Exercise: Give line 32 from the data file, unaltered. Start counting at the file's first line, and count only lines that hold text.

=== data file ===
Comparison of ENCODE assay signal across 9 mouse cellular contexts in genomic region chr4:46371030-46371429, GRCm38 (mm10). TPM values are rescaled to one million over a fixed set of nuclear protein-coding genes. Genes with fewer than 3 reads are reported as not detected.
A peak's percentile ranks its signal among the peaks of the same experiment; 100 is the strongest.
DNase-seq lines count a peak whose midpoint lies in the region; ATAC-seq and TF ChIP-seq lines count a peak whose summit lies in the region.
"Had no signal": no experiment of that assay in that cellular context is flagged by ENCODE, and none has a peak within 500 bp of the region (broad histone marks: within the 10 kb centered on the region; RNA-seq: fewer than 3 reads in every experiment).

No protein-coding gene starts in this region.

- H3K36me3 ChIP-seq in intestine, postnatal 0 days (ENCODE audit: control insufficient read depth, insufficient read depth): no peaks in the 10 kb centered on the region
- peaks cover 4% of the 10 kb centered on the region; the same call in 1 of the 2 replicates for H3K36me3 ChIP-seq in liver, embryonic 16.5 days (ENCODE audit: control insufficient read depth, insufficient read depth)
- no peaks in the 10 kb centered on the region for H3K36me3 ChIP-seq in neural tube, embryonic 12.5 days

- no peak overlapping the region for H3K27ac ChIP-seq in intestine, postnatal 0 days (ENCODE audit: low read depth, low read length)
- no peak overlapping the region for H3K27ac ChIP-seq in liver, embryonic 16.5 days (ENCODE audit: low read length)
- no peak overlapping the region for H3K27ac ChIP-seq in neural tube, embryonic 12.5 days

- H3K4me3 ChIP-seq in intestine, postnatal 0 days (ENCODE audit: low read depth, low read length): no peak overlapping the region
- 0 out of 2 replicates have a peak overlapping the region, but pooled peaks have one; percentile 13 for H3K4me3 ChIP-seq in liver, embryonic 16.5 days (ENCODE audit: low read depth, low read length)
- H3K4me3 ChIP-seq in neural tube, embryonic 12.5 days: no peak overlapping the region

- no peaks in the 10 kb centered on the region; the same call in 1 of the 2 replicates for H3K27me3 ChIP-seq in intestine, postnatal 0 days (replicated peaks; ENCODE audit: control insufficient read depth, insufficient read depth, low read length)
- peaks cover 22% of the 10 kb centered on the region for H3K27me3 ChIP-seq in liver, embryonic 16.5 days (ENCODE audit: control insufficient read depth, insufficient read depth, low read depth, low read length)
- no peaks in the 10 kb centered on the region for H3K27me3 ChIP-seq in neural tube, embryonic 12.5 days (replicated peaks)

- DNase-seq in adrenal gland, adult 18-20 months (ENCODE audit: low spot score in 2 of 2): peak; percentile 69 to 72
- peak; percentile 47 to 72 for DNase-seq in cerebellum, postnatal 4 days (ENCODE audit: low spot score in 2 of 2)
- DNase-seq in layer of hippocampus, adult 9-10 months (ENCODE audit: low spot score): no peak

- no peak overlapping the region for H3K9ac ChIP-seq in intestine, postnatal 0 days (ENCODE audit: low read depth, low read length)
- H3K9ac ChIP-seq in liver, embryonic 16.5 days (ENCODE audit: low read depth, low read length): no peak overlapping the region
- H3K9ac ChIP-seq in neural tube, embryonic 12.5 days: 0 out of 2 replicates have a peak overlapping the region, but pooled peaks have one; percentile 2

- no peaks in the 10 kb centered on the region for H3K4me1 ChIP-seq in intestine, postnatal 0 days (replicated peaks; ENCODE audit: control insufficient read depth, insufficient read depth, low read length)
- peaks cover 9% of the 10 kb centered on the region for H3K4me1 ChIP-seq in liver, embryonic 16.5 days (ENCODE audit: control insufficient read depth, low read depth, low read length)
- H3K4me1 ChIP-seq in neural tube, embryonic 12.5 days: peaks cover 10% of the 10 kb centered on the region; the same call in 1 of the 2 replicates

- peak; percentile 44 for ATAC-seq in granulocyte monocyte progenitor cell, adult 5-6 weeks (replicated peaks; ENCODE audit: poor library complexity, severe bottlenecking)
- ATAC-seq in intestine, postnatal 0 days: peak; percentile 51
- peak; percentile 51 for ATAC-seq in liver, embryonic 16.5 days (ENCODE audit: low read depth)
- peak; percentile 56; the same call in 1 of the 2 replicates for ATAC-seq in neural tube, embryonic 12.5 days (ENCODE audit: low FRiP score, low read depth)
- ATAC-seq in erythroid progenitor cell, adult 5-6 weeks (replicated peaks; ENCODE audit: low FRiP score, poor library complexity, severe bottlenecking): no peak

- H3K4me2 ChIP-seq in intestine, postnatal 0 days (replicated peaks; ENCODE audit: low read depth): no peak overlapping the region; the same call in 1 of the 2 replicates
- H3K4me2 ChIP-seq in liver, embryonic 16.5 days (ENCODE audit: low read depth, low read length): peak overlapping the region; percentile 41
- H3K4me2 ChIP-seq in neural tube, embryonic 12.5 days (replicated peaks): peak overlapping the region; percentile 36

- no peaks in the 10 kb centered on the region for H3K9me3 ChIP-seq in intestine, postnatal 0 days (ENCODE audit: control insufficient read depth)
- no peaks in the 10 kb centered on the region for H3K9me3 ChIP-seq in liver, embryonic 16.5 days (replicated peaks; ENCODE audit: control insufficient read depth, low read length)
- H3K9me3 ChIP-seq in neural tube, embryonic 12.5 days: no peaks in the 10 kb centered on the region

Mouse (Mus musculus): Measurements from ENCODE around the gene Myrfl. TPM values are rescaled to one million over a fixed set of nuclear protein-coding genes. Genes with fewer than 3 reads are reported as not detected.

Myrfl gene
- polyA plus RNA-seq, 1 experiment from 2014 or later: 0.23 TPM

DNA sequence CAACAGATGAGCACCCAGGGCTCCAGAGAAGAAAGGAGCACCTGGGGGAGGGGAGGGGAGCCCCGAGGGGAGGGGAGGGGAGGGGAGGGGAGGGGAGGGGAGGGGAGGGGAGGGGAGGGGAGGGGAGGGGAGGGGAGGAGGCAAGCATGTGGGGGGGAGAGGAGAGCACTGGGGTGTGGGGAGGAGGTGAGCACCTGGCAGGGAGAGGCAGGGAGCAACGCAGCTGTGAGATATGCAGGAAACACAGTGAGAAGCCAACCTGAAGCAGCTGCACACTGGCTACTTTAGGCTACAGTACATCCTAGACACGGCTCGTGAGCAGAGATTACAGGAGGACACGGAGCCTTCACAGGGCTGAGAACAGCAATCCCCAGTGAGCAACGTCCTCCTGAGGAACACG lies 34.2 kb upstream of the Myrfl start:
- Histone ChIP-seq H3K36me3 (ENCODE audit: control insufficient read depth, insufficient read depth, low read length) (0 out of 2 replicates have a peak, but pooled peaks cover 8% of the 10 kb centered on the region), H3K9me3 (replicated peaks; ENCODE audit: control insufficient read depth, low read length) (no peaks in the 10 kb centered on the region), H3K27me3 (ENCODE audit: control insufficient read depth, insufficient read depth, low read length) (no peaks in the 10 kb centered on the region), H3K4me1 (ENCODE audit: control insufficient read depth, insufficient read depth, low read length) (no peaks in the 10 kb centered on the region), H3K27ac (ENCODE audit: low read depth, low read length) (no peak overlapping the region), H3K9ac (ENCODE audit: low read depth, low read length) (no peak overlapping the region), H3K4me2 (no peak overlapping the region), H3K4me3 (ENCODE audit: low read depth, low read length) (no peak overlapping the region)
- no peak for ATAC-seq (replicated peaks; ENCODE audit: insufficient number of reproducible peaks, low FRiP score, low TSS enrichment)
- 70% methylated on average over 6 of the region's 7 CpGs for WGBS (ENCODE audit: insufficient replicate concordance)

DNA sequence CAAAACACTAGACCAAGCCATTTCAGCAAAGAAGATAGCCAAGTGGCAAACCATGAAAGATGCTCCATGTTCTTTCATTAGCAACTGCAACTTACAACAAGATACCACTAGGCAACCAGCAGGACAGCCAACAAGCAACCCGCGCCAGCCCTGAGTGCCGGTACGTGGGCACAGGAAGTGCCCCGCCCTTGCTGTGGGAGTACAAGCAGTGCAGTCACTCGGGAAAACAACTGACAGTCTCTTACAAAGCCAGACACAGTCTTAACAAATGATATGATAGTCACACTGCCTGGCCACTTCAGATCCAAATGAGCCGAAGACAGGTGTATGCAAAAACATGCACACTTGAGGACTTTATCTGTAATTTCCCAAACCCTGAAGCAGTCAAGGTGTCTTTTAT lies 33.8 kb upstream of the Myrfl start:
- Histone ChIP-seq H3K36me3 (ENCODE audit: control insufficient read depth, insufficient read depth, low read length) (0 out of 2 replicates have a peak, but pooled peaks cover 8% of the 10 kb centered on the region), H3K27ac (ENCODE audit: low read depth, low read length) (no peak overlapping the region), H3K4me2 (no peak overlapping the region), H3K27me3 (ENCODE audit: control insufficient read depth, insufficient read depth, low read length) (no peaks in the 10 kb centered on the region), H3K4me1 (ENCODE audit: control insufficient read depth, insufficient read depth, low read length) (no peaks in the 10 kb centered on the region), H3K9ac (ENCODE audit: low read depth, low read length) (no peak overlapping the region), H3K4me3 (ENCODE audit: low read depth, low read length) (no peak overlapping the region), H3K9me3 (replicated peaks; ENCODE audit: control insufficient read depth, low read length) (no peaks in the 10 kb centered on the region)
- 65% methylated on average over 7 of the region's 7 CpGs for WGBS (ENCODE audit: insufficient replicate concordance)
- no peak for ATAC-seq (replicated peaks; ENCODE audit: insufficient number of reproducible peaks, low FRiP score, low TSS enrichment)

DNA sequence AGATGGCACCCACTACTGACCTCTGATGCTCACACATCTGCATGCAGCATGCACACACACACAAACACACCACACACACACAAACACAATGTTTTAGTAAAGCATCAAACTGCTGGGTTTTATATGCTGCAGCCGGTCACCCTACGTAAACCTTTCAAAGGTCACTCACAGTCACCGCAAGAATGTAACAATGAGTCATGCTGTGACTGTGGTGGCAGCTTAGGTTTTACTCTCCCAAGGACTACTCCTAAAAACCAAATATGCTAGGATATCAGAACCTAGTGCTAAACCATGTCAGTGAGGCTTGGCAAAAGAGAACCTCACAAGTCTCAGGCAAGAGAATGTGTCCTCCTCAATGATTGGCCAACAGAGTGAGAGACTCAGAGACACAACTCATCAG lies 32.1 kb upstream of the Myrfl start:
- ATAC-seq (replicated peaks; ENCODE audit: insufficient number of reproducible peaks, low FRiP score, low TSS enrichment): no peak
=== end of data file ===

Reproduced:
- H3K4me2 ChIP-seq in intestine, postnatal 0 days (replicated peaks; ENCODE audit: low read depth): no peak overlapping the region; the same call in 1 of the 2 replicates